US religious freedoms report finds support among local activists

Egyptian human rights activists are questioning the standards by which the US Commission on International Religious Freedom (CIRF), in its 2010 annual report, ranked Egypt second among countries that violate religious freedom.

But they nevertheless agree that the state of religious freedom in Egypt is deteriorating.

“According to our research, the state of religious freedom is very bad,” said lawyer Adel Ramadan of the Egyptian Initiative for Personal Rights (EIPR). According to Ramadan, the violation of religious rights in Egypt is most clearly manifested in recurrent incidents of sectarian violence.

“Freedom of religion in Egypt it is one-way,” said Hafez Abu Saeda of the Egyptian Organization for Human Rights. “Whereas Christians are allowed–socially and legally–to convert to Islam, the same does not apply to Muslims converting to Christianity.”

“When Coptic Christians are granted their rights, they’re treated as if it were a favor that they should be thankful for,” said Ramadan.

An administrative court decision earlier week to throw out a lawsuit filed by Christian convert Mohamed Hegazy is one recent example. The 27-year-old Hegazy first raised his lawsuit in 2007 in an effort to change the religion listed on his national ID card from “Muslim” to “Christian.”

Egypt’s Baha’is, meanwhile, are in a slightly better position. In 2009, they won the right to change the religion listed on their national IDs to a simple dash, marking the first time in recent history that anything other than one of the three major religions–Islam, Christianity and Judaism–could be mentioned on official documentation.

But this right was not granted to any other religious group. While conversion to Islam is a simple process in terms of documentation, converting from Islam to another religion remains legally out of question.

A striking example of this is the story of Andrew and Mario, two brothers from a Coptic family whose father converted to Islam and abandoned them for ten years, leaving them in the care of their christian mother. Nevertheless, they found themselves formally registered as Muslims in their official documents, and for the last two years the courts have not allowed them to change their official status to Christian–even though both were born and raised as Coptic Christians.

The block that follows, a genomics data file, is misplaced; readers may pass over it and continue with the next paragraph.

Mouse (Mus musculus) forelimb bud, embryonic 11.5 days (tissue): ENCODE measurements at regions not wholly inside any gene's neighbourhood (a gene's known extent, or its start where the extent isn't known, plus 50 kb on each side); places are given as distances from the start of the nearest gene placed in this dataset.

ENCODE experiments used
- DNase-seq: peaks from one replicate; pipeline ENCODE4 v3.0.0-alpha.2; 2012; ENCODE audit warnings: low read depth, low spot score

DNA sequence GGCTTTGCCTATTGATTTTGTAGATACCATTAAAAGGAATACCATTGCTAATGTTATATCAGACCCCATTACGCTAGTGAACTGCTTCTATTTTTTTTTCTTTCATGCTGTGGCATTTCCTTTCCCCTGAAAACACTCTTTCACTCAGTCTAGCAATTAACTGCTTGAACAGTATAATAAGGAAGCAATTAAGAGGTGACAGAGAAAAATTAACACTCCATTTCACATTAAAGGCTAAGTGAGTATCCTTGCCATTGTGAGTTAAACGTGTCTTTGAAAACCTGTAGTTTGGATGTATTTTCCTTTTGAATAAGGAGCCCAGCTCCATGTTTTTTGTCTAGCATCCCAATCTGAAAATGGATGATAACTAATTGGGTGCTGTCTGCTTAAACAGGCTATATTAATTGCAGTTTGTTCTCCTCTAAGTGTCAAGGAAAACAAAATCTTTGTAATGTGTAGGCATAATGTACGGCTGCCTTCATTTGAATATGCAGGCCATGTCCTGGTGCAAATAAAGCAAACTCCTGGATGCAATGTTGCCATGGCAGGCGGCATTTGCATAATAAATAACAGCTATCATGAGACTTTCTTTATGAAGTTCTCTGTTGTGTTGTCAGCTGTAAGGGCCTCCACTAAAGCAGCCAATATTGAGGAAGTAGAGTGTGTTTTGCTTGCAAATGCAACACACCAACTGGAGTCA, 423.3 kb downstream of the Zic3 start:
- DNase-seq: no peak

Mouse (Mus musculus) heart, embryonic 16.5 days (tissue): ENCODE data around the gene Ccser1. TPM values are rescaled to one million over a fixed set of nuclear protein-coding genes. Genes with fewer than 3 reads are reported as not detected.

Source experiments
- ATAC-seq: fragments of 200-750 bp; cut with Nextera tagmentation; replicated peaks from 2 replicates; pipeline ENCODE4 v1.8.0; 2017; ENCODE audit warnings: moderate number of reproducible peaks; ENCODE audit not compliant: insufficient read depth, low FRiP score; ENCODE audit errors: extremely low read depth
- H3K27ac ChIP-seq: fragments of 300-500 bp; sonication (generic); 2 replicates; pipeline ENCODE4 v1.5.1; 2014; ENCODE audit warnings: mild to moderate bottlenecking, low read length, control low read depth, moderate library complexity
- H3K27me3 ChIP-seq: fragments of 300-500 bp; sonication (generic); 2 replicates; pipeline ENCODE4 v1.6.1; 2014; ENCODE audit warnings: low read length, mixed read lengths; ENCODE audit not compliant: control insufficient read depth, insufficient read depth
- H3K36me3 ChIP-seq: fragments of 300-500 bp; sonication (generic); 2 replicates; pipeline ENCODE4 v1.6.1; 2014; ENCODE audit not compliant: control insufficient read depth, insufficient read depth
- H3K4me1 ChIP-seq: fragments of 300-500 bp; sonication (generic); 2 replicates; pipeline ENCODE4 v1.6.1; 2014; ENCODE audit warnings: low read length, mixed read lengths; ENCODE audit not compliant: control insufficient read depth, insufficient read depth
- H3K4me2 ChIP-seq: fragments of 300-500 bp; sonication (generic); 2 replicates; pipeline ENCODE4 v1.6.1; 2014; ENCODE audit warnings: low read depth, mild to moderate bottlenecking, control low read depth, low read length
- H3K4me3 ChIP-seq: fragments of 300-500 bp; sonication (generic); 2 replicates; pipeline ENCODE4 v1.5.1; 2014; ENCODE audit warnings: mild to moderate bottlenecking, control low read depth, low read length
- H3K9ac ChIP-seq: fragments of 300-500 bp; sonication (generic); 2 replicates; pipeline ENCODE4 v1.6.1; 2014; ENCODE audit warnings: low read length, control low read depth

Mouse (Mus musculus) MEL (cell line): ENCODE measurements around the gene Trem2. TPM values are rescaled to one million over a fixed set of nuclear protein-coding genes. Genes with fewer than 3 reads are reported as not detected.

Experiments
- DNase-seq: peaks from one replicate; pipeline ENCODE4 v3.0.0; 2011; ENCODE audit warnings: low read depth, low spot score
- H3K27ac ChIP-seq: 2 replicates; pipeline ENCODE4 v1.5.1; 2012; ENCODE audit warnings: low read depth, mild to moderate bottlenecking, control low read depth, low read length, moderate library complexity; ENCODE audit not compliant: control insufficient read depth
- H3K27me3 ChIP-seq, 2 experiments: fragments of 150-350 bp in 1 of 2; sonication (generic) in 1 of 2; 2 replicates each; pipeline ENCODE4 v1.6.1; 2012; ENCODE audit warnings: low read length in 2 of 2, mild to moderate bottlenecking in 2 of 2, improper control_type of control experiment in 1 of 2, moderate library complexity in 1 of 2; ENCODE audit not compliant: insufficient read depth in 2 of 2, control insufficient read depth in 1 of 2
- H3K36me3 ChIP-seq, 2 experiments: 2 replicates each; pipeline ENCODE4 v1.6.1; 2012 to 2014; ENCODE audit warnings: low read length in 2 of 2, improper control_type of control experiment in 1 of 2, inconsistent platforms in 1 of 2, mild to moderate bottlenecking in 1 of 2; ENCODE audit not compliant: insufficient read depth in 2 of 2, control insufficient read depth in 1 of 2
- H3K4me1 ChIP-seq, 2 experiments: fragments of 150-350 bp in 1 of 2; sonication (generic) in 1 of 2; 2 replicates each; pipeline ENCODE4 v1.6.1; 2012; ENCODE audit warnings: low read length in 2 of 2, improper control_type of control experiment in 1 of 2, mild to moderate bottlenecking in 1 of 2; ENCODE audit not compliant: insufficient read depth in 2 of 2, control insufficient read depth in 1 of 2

While rights activists say that the state of religious freedom in Egypt is getting worse, some concede that there have been improvements. In 2002, the government made Coptic Christmas–which, unlike its western counterpart, falls on 7 January–a national holiday. Previously, no Coptic holiday had ever been considered a national holiday.

The decision to allow the renovation of local churches was seen as another step forward. But Ramadan notes that “the decision was never implemented,” since churches still require official approval from a security officer before desired renovations can be made. “In order to hang a cross in a church, formal approval is necessary,” he said.

According to the CIRF report, the Egyptian government has failed to take firm measures against religious discrimination and human rights violations against Coptic Christians, Baha’is, Shia Muslims, Jews, Jehovah’s Witnesses and members of the Quraniyoon sect.

Human rights activists agree that any solution to the problem requires the involvement of the Education Ministry along with the Mass Communication Ministry. “The education curriculum in Egypt promotes intolerance,” said Abu Saeda. Meanwhile, messages conveyed on religious programs on satellite television stations also serve to encourage intolerance and the non-acceptance of those of other faiths.

Religious freedoms aside, the CIRF report also calls on the Egyptian government to set a timetable for the abolition of the 30-year-old state of emergency and for the implementation of political reform–otherwise, it warns, current levels of US financial aid to Egypt could be reconsidered.

“Citizens that live in democratic societies, who are able to freely choose their leaders through the ballot box, will inevitably enjoy a much wider scope of religious freedom,” said Abu Seada.

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